U.S. Energy Secretary Steven Chu struck an optimistic note about the future of solar energy Thursday but said the economic benefits of the emerging clean-energy industry will be reaped elsewhere if the business is not encouraged at home.“Invented in America but made in China is not good enough,” Chu said. “Invented in America, made in America has to be the way to go.”Chu said the global recession has hit the solar energy industry hard, decreasing demand that in turn has lowered prices for solar products. While the bankruptcy of California-based solar panel maker Solyndra has dominated headlines, the global difficulties of the industry have not gotten as much attention. Chinese solar panel makers have also been hard hit, Chu said, but they have been protected by the Chinese government to keep the industry there afloat.Chu said analysts are certain the costs of solar panels will continue to drop over the coming decade, though they disagree whether they’ll fall by a factor of two or four. If they decline by a factor of four, Chu said, the panels will become competitive with energy produced by all other fuels.China, Chu said, has “Henry Ford-ed” the U.S. with respect to solar panels. With the automobile and internal combustion engine, Ford took others’ inventions and perfected a way to make the automobile plentiful and affordable through his assembly lines.China today is taking advances made elsewhere in solar cell technology and becoming a world leader in solar panel production. In the United States, investment into clean energy as a percentage of overall sales is far below that in other industries, 0.3 percent compared with 18 percent for the pharmaceutical industry, for example.Chu said the United States maintains a technological lead, with some promising technologies being developed in its labs. Whether those advances are commercialized in the U.S. or elsewhere remains to be seen.Chu delivered the 2011 Bloch Lecture, “The Role of Science, Technology and Innovation in Solving the Energy Challenge,” in Harvard’s Northwest Laboratory Building. Sponsored by the Department of Molecular and Cellular Biology, the lecture is named for pioneering biochemist Konrad Bloch, who served as Harvard’s Higgins Professor of Biochemistry from 1954 to 1982 and was one of the founders of the Committee on Higher Degrees in Biochemistry.Chu said that science and technology are poised to deliver the world from its environmental problems, as they have done several times before. In the late 1800s and early 1900s, for example, there were widespread concerns about agricultural land becoming exhausted and crop yields declining. In response, saltpeter and guano mining began, providing nitrogen to replenish the soil. That also began a race to develop artificial fertilizers. The result of that race boosted crop yields and secured the world’s food supply for decades until, in the 1960s, new crop strains were developed that again boosted food supplies and avoided the mass starvation that some had predicted.The rapid adoption of the automobile occurred in the face of another environmental problem: from horse manure, Chu said. With transportation largely provided by horses through the late 1800s and early 1900s, major cities had enormous manure disposal problems. That situation helped to drive the rapid adoption of the automobile over just 25 or 30 years, Chu said.Government support was important to the development of the airplane industry, Chu said. The government’s first effort to subsidize aircraft development failed and was eclipsed by the privately funded Wright brothers. Though the Wrights were American, early aircraft development was dominated by overseas countries.By the beginning of World War I, the United States was 14th in government expenditures on airplanes, behind Greece and Brazil, Chu said. In 1925, however, Congress allowed private airlines to carry the mail, providing an economic boost to the domestic industry, and by the middle of World War II, the U.S. aircraft industry was globally competitive.Like Ford, Chu said, some American entrepreneurs are innovators in clean energy, not through new technology but through their business models. One such company is Arizona-based Simply Solar. Realizing that solar-panel financing and purchase is dizzyingly complex, with not only different types of panels that can be installed, but also with an array of government tax credits, Simply Solar offers to rent homeowners panels at a guaranteed cost below their current electricity rates, leaving all the installation and financing headaches to the company. After adopting that model, Chu said, the company saw monthly sales rise to what they previously were in a year.Chu also addressed other technological advances, such as the computer chip, the cellphone, batteries, and biofuels. In some cases, other nations are capitalizing on American inventions, and he called the loss of U.S. manufacturing jobs overseas “very alarming.”The answer, Chu said, may be for U.S. companies to take a longer view in making strategic decisions. While some firms do that today, he said, not enough do so. An increase in energy produced from domestic sources — through clean energy and growth in local sources of fuels like natural gas — will not only generate American jobs, but will keep the wealth generated by those companies in this country instead of exporting U.S. dollars.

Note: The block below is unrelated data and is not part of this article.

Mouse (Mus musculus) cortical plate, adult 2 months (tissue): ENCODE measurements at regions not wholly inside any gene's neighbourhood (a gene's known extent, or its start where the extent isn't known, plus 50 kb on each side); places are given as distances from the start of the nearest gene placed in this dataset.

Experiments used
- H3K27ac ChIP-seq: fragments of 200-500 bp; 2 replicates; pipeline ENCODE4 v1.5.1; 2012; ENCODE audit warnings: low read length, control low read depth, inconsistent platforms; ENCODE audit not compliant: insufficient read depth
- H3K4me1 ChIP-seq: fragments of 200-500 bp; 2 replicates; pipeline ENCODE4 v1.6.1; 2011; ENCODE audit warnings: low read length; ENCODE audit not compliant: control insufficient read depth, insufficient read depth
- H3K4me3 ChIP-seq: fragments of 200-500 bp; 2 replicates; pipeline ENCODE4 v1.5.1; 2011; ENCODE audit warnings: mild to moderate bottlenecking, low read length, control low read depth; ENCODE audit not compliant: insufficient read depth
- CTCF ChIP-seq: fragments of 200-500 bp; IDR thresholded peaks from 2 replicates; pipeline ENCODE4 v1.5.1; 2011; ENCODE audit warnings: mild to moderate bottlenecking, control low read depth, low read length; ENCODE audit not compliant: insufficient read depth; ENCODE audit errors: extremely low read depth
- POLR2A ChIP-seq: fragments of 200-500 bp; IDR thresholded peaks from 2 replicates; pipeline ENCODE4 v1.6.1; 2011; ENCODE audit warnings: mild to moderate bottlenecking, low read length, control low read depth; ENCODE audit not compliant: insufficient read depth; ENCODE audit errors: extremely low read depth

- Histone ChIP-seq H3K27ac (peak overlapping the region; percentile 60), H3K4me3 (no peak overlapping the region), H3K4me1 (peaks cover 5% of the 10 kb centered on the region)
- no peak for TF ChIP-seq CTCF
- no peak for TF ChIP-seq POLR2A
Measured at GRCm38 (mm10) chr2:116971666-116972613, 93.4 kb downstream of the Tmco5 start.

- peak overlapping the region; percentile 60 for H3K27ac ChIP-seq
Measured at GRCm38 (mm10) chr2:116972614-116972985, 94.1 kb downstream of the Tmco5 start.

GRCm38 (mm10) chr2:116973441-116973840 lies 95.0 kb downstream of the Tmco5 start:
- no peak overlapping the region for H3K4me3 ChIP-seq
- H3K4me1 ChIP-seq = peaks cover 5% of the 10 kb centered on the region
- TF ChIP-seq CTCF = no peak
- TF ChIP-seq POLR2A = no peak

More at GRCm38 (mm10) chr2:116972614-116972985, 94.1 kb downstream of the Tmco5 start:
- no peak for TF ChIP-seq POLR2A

Tony nominee and Frozen star Josh Gad and Tony winner James Corden reunited on Corden’s The Late Late Show on April 8, and it was an absolute Broadway extravaganza. First, Gad crashes Corden’s opening monologue with a medley of familiar Frozen tunes. The two first met when they were both on Broadway in The Book of Mormon and One Man, Two Guvnors, and three years later, they have fond memories of the Great White Way. “What has been the standard now,” Gad said, “is so many of us getting our shot from theater. I never in my wildest dreams that I would be doing this show eight times a week…and catapult from that of all things.” Now he’s a huge TV and film star—with Frozen 2 on the way. But don’t expect any spoilers from Gad; he knows just as much as you do. Something tells us they would make a great duo as Tony emcees. Take a look at the clips below, in which the two, joined by James Van Der Beek, also discuss their beginnings in musical theater and their respective first kisses. View Comments